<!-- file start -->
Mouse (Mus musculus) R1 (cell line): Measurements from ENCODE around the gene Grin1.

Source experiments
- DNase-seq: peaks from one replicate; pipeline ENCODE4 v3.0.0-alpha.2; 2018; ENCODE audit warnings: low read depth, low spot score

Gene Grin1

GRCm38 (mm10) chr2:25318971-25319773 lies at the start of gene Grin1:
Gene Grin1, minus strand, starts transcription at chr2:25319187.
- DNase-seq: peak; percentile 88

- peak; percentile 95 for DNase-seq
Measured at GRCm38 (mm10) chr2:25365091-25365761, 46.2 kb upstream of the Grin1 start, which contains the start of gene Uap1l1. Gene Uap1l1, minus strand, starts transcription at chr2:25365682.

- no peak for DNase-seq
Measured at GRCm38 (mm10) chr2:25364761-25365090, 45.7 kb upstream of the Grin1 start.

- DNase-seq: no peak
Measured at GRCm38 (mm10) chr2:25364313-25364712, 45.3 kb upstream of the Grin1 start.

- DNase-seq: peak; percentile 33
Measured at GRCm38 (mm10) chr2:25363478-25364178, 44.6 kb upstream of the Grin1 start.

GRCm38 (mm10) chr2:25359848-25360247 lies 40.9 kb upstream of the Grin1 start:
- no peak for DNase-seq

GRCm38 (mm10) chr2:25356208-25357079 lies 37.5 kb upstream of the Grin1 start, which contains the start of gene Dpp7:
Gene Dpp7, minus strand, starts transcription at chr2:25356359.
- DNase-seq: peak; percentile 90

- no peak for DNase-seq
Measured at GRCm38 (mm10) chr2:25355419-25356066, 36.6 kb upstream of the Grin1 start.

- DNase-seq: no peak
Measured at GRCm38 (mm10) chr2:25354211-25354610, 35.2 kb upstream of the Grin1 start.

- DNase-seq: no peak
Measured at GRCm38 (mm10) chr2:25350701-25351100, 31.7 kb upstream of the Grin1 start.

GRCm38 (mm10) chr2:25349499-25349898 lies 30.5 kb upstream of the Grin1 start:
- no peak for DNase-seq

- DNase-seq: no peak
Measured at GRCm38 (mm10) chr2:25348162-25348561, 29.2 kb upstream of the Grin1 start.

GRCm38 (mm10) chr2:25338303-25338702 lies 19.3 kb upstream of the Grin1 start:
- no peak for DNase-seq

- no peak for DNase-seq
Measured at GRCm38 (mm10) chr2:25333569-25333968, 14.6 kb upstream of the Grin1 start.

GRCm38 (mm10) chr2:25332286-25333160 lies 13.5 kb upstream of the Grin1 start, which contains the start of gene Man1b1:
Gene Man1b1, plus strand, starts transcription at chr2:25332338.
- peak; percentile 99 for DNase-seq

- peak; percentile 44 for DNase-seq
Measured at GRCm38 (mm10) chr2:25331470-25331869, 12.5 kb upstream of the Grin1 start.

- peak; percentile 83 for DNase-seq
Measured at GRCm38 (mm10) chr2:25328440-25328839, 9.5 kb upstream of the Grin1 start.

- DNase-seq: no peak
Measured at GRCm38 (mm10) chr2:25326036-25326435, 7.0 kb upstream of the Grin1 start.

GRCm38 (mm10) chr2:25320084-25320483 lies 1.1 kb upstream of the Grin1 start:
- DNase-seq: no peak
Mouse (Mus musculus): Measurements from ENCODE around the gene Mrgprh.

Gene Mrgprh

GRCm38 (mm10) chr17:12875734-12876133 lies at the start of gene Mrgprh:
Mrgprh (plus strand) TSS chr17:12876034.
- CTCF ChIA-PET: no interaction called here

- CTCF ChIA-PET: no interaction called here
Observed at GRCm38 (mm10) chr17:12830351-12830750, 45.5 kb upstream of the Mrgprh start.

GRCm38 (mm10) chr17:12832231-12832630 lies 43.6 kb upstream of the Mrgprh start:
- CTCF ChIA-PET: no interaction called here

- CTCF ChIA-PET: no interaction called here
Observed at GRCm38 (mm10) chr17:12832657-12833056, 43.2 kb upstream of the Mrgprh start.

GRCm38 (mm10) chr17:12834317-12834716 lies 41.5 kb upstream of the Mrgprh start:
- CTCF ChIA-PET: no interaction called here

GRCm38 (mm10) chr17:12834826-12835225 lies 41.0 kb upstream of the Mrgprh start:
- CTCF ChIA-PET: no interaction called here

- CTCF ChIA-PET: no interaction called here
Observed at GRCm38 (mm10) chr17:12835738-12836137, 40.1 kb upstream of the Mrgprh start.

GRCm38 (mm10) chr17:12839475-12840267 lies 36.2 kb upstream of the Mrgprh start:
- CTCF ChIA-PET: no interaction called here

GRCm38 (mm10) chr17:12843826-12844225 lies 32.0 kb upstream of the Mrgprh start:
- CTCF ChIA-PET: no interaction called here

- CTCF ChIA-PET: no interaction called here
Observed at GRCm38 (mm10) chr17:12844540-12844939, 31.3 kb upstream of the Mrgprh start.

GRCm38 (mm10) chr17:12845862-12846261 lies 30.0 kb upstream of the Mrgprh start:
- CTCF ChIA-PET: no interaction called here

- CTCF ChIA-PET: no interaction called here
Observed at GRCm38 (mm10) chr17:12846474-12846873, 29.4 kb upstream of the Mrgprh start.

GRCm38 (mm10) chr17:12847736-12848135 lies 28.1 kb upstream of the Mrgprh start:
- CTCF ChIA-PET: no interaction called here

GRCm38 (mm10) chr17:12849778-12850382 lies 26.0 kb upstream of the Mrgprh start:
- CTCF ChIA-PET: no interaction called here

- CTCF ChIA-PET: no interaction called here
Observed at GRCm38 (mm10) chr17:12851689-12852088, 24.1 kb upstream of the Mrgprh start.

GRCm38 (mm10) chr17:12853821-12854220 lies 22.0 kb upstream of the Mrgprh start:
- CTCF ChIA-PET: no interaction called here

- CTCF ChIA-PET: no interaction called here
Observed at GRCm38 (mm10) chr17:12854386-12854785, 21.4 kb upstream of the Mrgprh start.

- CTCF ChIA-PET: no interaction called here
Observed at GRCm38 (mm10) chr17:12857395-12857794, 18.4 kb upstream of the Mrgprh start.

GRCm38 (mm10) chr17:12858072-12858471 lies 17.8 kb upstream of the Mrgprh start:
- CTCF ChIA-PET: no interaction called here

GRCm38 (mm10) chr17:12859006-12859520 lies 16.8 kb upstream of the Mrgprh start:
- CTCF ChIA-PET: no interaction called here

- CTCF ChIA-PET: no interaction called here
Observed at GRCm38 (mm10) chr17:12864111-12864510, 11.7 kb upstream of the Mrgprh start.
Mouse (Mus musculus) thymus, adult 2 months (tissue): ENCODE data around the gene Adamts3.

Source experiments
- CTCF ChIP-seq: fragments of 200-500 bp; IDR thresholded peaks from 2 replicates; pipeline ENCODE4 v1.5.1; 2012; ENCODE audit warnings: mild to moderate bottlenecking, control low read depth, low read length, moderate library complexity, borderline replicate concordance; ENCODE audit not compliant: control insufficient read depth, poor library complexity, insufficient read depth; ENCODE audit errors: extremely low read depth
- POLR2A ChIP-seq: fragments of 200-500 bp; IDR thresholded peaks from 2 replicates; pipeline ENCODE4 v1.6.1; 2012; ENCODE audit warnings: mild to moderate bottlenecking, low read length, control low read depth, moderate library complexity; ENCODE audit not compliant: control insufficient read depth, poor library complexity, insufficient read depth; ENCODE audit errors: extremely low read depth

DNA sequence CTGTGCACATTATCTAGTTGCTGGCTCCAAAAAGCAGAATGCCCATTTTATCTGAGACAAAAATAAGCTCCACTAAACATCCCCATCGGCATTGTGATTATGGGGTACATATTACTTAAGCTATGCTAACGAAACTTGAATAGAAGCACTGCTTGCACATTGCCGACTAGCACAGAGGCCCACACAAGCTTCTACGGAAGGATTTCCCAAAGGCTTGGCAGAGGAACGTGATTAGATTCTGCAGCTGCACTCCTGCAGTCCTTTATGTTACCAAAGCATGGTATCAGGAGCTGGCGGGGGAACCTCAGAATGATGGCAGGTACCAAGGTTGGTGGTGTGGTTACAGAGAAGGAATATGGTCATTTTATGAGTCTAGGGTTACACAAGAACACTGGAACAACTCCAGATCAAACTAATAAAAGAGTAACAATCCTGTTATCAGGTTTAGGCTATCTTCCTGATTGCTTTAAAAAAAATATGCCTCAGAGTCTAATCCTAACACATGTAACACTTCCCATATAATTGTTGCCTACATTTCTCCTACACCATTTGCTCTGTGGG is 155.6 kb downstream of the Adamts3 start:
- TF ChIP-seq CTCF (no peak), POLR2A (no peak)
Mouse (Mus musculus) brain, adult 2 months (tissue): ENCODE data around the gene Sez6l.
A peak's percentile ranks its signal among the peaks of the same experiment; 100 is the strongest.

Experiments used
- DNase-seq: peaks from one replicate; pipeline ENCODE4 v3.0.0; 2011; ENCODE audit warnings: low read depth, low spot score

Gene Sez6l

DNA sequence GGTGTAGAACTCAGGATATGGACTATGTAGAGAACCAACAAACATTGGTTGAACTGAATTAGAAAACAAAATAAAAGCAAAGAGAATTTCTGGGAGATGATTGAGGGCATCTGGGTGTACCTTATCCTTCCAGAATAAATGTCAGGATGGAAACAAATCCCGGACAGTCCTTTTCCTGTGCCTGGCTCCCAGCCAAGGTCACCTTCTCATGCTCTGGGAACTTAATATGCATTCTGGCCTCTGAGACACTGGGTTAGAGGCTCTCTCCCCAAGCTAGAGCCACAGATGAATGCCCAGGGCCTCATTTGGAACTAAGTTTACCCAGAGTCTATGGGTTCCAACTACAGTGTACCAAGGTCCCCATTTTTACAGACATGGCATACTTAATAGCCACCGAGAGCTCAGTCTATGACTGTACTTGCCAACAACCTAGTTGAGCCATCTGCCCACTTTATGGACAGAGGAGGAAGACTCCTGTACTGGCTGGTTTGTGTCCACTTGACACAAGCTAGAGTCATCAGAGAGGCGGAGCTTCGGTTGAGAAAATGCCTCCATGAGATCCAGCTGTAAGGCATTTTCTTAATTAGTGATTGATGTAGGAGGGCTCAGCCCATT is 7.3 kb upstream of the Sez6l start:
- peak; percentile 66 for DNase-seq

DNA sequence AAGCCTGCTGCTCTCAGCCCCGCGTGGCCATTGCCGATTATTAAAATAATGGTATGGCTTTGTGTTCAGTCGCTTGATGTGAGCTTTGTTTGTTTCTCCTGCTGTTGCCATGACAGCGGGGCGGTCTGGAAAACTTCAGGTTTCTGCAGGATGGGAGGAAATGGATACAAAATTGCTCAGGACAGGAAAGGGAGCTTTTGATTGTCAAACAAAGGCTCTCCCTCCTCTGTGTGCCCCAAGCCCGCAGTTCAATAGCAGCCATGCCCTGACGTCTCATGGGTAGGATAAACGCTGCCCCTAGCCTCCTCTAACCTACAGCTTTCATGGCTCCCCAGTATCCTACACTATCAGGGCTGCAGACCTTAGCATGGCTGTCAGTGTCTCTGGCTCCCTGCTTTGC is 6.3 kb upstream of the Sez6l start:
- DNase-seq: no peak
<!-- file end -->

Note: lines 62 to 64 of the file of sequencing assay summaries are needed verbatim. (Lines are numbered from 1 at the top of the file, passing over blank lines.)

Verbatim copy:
Observed at GRCm38 (mm10) chr17:12835738-12836137, 40.1 kb upstream of the Mrgprh start.

GRCm38 (mm10) chr17:12839475-12840267 lies 36.2 kb upstream of the Mrgprh start:
- CTCF ChIA-PET: no interaction called here